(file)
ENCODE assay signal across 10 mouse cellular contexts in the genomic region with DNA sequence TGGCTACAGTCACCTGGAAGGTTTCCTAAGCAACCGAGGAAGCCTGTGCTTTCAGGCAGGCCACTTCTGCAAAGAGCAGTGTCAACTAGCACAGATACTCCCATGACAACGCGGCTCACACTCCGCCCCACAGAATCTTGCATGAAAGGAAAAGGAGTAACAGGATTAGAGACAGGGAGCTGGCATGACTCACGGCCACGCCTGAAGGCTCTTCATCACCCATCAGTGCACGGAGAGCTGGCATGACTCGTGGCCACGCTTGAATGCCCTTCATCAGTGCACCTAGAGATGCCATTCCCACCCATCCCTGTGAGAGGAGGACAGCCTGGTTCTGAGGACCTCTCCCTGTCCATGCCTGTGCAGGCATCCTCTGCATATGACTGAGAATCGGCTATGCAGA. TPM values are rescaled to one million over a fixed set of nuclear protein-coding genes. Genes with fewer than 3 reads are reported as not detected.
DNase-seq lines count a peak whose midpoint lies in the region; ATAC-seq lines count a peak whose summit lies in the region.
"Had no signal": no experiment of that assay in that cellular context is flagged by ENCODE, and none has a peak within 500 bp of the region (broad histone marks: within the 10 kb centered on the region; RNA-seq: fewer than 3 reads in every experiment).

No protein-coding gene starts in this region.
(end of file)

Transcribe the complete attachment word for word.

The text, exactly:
ENCODE assay signal across 10 mouse cellular contexts in the genomic region with DNA sequence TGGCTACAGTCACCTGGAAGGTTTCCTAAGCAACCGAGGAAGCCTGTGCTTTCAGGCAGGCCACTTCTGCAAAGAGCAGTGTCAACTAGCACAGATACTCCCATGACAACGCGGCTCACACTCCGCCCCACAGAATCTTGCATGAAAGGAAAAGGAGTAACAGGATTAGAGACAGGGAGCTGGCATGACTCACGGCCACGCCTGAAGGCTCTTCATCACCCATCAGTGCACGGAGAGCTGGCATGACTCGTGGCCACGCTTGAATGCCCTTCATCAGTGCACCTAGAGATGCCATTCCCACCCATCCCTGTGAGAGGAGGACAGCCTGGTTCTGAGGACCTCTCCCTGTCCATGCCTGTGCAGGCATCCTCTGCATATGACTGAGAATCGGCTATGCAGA. TPM values are rescaled to one million over a fixed set of nuclear protein-coding genes. Genes with fewer than 3 reads are reported as not detected.
DNase-seq lines count a peak whose midpoint lies in the region; ATAC-seq lines count a peak whose summit lies in the region.
"Had no signal": no experiment of that assay in that cellular context is flagged by ENCODE, and none has a peak within 500 bp of the region (broad histone marks: within the 10 kb centered on the region; RNA-seq: fewer than 3 reads in every experiment).

No protein-coding gene starts in this region.